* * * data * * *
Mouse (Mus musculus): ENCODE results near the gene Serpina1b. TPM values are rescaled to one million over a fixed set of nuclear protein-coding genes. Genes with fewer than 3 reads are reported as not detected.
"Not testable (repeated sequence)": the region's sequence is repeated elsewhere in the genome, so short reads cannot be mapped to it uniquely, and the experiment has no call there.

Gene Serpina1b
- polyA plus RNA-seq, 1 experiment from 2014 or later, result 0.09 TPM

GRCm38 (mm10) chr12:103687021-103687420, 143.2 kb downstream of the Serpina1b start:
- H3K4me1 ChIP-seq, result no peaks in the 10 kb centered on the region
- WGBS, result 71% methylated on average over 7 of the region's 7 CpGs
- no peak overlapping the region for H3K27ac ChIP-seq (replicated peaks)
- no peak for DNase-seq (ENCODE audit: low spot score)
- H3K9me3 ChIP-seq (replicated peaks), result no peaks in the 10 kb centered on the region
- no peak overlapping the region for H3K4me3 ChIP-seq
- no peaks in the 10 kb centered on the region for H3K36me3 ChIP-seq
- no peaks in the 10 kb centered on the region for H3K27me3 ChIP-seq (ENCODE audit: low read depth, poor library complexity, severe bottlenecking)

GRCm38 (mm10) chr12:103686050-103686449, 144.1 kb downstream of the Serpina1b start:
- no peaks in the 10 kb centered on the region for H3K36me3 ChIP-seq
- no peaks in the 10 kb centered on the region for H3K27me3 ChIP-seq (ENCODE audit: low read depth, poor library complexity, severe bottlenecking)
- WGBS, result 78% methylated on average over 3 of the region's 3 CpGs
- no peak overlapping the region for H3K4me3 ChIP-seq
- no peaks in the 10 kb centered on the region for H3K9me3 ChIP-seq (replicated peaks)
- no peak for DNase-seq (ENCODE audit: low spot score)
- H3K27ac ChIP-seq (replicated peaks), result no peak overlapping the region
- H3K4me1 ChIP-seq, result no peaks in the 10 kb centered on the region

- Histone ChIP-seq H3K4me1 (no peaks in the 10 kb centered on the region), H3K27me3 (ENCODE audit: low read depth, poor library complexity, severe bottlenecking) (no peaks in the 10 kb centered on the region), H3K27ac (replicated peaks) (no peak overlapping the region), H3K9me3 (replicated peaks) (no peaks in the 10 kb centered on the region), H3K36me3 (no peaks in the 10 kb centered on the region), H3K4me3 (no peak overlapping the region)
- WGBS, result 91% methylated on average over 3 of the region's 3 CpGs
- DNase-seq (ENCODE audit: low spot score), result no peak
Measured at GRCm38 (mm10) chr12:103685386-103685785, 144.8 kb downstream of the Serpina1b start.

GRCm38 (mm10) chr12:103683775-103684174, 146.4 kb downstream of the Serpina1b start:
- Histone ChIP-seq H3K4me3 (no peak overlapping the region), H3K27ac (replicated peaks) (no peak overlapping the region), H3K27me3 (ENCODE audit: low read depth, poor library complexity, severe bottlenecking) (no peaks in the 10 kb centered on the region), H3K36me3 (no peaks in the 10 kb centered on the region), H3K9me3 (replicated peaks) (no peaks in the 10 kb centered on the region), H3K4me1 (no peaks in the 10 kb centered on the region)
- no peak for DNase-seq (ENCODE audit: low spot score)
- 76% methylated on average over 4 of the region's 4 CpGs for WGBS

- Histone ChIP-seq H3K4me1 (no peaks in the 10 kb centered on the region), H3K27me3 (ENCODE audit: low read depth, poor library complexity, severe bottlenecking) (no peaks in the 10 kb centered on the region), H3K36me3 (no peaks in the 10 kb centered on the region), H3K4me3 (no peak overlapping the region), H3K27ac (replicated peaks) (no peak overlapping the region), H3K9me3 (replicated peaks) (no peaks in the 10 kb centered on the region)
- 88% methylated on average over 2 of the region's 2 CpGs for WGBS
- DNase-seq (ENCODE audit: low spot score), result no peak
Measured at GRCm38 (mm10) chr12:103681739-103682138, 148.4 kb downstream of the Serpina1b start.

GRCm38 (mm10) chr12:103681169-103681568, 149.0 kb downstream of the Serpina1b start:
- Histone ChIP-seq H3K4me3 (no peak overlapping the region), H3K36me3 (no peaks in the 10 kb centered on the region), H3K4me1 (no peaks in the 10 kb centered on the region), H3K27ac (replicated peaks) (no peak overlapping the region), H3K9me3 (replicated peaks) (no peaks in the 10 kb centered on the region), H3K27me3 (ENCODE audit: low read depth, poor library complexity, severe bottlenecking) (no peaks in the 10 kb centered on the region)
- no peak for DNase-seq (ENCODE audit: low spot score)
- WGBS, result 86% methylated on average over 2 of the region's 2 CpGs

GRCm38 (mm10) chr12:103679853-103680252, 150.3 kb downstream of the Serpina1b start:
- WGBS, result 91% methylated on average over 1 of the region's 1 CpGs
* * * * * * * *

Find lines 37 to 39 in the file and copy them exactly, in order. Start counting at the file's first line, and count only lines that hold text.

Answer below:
- no peak for DNase-seq (ENCODE audit: low spot score)
- WGBS, result 86% methylated on average over 2 of the region's 2 CpGs

GRCm38 (mm10) chr12:103679853-103680252, 150.3 kb downstream of the Serpina1b start: